|According to Tran Ma Thong, deputy chief of the HCM City's Customs, the agency currently examines goods going through the customs gate based on the content of declaration forms filled out by companies.— Photo laodong
HCM CITY (VNS)— The HCM City's Customs Agency confirmed yesterday that officers followed correct procedures, though they twice failed to detect 229-kilos in heroin transported from Viet Nam earlier this month.
The heroin, worth US$300 million, was hidden in 12 empty stereo speakers, which were loaded onto a China Airlines cargo aircraft heading to Taiwan at Tan Son Nhat Airport on November 16.
The Long Van Fowarding Company was registered as the exporter of the consignment, according to officials.
Shortly after the plane landed at Taoyuan International Airport in Taipei, Taiwan, at 3.20am on November 17, the speakers were inspected by authorities.
Police dogs discovered the heroin hidden inside the speakers, which were covered with chocolate in an attempt to avoid being detected by dogs.
According to Tran Ma Thong, deputy chief of the HCM City's Customs, the agency currently examines goods going through the customs gate based on the content of declaration forms filled out by companies.
The customs system, based upon such forms, will classify goods into three groups: blue, yellow and red. For the blue groups, only some information is examined before the goods proceed. For the yellow and red groups, stricter scanning procedures are applied.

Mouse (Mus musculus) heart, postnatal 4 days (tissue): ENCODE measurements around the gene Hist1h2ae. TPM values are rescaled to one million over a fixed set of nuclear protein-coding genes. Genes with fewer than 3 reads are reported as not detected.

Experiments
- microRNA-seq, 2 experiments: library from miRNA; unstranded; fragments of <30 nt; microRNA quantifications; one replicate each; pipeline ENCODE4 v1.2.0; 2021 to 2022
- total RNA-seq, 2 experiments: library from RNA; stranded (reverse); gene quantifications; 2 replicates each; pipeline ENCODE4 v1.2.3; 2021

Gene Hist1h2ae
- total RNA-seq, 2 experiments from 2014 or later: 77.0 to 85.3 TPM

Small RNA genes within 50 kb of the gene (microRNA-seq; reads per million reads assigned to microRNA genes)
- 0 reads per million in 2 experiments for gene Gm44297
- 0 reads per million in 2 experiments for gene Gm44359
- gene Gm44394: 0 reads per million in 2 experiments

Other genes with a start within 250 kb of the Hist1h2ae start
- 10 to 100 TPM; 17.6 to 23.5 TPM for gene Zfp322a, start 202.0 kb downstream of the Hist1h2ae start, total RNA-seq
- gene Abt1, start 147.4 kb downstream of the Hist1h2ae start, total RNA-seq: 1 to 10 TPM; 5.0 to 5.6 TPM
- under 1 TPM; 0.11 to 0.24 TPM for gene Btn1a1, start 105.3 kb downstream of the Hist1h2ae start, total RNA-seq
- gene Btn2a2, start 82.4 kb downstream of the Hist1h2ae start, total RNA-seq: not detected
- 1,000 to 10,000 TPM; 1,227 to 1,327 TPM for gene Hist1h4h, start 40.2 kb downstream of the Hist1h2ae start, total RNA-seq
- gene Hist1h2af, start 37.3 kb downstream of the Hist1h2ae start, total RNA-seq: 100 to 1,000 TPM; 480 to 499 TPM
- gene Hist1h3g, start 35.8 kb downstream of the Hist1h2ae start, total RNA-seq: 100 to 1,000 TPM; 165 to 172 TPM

The consignment from Long Van Company, he said, was classified by the customs system as belonging in the blue group. When the customs officers found no difference between information in the declaration form and in the system, they let the goods be loaded for export.
"This is a simple process with no customs examination," Thong said.
He also said that the customs scanning device was not used on this consignment because the goods were previously identified as belonging to the "blue group".
Police dogs were also not used, he said.
Thong added that, currently, there are many priorities for export goods, though most are free from customs scanning, as only some are subjected to examination.
Chief of the city's Customs Agency Nguyen Thi Hong said many companies violate regulations on exports.
For instance, there were situations in which companies would not finish the procedures for export goods if the goods were classified as belonging to yellow or red groups.
Instead, they would transfer the goods to other companies and again submit them in order for the goods to be processed through customs. — VNS